Wage regulation scheme

The parties agreed to change the 'wage regulation scheme', which ensures that employees in the municipal/county sector do not fall behind compared with employees in the private sector. This scheme has previously led to major problems in the budgets of the municipalities and counties due to unforeseen wage expenses. It was important to the employers to ensure that the regulation scheme would not harm municipal and county budgets, as happened in 2003 and 2004. The solution was to move the implementation date from 1 April to 1 October each year, so that any unforeseen increases will only have to be added to the budgets for a single quarter instead of three quarters as now - this gives a much higher degree of budget stability.

Local government reform

The issue of employees' rights in connection with the local government reform seemed in advance to be a knotty problem. It was quite clear that the public employers would not include agreements providing full job guarantees. Such guarantees cannot form part of collective agreements. The result of the negotiations was instead that the employees have obtained a wage guarantee in connection with the structural reform, so that they will not experience a fall in their wage if they are transferred to new work functions as a result of the implementation of the reform.

Other issues

The agreement includes a number of other improvements, mainly in the social field. These include a new maternity scheme that will ensure women full pension contributions during the entire maternity leave period and will equalise maternity expenses between female- and male-dominated parts of the sector. Furthermore, it was agreed to focus on addressing work-related stress.

Implications of the agreement

The new municipal/county sector collective agreement may turn out to have wide-reaching implications in three main areas:

  • decentralisation. With the new provisions on local wage formation, the decentralisation of the bargaining system has been maintained. The 'New wage' system has not been abolished for any group, in the sense that part of the wage is still negotiated at the local level, but there will be a bigger variation on the basis of the wishes of the individual unions. In this sense, there will be greater differentiation, with larger variations in local wage formation and major differences in the amounts earmarked for local bargaining for different groups;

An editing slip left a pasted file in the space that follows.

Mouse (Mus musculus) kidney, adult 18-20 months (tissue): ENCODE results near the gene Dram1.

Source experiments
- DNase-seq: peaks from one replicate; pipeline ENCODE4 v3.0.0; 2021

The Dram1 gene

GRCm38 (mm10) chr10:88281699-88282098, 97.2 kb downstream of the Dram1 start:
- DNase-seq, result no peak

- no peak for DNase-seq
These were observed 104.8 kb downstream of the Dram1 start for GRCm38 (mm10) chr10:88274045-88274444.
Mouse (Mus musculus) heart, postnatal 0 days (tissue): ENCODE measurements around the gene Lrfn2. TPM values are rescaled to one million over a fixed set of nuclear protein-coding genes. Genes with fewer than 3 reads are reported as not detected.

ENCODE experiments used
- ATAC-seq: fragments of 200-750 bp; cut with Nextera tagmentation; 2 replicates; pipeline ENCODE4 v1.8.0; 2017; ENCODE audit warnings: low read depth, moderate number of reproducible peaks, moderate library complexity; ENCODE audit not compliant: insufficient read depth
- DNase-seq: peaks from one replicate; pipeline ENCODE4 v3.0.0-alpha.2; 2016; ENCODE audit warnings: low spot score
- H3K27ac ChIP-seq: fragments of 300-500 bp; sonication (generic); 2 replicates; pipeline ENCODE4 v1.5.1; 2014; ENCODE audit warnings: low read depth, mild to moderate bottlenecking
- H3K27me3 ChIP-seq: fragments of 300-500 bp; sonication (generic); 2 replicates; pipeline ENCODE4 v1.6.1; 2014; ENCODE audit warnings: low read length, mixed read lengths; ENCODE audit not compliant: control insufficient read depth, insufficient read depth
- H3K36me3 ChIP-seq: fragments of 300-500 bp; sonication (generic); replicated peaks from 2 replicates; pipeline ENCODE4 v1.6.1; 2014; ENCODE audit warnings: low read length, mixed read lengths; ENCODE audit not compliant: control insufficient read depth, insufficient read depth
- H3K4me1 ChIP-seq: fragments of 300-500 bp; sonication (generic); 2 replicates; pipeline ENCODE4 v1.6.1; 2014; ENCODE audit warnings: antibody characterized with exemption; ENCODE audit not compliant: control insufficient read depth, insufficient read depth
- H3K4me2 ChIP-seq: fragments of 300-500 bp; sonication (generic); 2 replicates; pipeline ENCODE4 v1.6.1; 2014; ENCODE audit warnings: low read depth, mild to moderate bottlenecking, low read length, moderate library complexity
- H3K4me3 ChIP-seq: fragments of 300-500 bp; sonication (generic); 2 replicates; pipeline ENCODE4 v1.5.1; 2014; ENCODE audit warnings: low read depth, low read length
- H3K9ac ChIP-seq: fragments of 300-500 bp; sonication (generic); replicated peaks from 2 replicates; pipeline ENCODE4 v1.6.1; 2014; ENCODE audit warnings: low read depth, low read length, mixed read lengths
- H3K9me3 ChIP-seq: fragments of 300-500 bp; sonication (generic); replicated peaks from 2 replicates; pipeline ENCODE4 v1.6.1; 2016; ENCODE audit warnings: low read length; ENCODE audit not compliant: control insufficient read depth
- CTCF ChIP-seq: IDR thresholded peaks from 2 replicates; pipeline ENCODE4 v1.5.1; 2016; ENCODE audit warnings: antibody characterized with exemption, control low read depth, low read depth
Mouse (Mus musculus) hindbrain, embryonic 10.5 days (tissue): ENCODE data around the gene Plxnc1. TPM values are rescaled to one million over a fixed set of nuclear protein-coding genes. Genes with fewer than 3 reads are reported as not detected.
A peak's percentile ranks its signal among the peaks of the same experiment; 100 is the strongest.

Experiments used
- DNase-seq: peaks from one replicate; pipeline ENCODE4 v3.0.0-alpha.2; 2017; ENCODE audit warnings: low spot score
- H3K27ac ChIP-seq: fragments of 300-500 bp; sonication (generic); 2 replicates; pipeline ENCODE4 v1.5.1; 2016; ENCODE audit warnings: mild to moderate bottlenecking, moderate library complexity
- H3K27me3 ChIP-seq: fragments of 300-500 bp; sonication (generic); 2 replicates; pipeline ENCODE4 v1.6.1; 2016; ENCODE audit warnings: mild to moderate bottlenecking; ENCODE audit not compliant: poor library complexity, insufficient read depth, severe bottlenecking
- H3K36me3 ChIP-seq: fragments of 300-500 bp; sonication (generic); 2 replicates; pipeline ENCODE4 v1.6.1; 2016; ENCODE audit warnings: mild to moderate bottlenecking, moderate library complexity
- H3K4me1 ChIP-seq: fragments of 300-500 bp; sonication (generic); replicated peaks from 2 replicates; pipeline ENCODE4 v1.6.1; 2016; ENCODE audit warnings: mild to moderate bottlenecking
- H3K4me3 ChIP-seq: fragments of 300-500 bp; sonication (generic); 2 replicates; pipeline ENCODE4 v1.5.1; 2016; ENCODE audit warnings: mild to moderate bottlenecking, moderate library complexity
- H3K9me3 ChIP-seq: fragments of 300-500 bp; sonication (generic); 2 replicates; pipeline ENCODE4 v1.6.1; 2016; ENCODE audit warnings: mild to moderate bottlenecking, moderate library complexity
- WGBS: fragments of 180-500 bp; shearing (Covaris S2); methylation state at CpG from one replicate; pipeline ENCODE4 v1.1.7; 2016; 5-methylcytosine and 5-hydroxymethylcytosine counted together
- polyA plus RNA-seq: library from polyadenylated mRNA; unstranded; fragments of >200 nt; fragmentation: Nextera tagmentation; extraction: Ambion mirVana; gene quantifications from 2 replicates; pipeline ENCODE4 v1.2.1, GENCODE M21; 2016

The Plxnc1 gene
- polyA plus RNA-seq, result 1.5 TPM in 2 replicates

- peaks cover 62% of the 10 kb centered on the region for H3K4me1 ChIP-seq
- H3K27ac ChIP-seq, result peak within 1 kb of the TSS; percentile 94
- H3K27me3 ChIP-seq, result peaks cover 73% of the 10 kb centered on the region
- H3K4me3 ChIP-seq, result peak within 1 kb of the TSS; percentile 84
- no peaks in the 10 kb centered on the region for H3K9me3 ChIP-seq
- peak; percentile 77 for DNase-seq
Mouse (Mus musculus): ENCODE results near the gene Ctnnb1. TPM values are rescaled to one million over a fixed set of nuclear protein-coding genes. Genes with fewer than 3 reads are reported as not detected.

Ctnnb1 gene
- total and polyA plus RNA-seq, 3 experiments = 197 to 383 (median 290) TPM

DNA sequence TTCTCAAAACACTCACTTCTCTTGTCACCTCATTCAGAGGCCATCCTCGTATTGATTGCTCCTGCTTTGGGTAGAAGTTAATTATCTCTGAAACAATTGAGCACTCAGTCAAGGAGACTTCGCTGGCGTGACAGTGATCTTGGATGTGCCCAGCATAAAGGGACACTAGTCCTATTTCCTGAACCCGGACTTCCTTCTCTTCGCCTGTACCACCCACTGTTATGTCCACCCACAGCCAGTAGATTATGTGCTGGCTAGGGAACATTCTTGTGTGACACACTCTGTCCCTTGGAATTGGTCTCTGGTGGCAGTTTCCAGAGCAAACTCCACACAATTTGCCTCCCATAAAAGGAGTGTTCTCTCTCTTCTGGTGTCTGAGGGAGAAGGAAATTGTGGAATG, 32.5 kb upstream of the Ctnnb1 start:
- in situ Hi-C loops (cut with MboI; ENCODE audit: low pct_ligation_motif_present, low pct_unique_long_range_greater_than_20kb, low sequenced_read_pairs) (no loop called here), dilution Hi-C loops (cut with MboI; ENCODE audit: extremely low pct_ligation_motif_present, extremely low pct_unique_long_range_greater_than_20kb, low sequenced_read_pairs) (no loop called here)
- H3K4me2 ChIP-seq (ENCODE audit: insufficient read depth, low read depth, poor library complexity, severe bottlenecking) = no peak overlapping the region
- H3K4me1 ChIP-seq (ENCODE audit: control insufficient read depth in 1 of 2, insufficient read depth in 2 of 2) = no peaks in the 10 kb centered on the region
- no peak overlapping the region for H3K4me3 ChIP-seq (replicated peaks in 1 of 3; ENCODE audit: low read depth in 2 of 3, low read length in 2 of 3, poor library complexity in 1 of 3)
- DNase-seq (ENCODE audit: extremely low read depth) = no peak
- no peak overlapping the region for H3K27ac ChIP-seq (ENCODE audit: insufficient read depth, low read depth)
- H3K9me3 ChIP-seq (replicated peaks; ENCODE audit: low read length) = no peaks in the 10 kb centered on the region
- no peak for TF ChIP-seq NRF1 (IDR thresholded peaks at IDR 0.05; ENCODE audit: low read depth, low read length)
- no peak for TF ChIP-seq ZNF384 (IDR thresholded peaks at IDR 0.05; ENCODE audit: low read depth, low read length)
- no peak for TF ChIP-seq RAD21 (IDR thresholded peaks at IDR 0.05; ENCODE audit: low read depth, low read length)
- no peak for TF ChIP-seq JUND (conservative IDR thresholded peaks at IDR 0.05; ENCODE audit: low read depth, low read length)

• equality. The fact that that agreement has been reached on full pension payments during the entire maternity leave period may have an important positive effect on gender equality on the labour market. In addition, the counties and municipalities have introduced a maternity pay equalisation scheme; and
  • cooperation. A number of provisions have been agreed that should ensure that the local government reform will be implemented in close cooperation between the management side and the public employees and their representatives. This applies to the involvement of cooperation bodies and committees, both prior to and after the reform comes into operation. In addition to the wage guarantee in relation to the reform, it also applies to an agreement on better protection for employee representatives.

Commentary

It is worth noting in connection with the municipal/county bargaining process that the parties have reached a result although this was the first bargaining round since KTO decided to conduct negotiations in 'reverse order' compared with earlier practice, so that a number of themes (eg 'New wage') are first negotiated between the individual trade unions and the employer side. It is only afterwards that the general negotiations start between KTO and the employers' organisations. The reverse-order bargaining has actually functioned extremely effectively. The process has undoubtedly benefited from the large and very competent administrative resources that have been built up on both sides over the past decade.

By way of conclusion, it can be said that generally the new agreement: ensures stability in connection with the local government reform; maintains the decentralisation of the bargaining system; and ensures a continued development of real wages. The apparently gloomy prospects before the start of the negotiations made all the parties concentrate their efforts on overcoming the obstacles and finding common solutions. However, it is also a fact that the bargaining round did not throw new light on the problem that the workers in the municipalities are facing - they have no idea what will happen to their jobs when the structural reform is implemented. (Carsten Jørgensen, FAOS)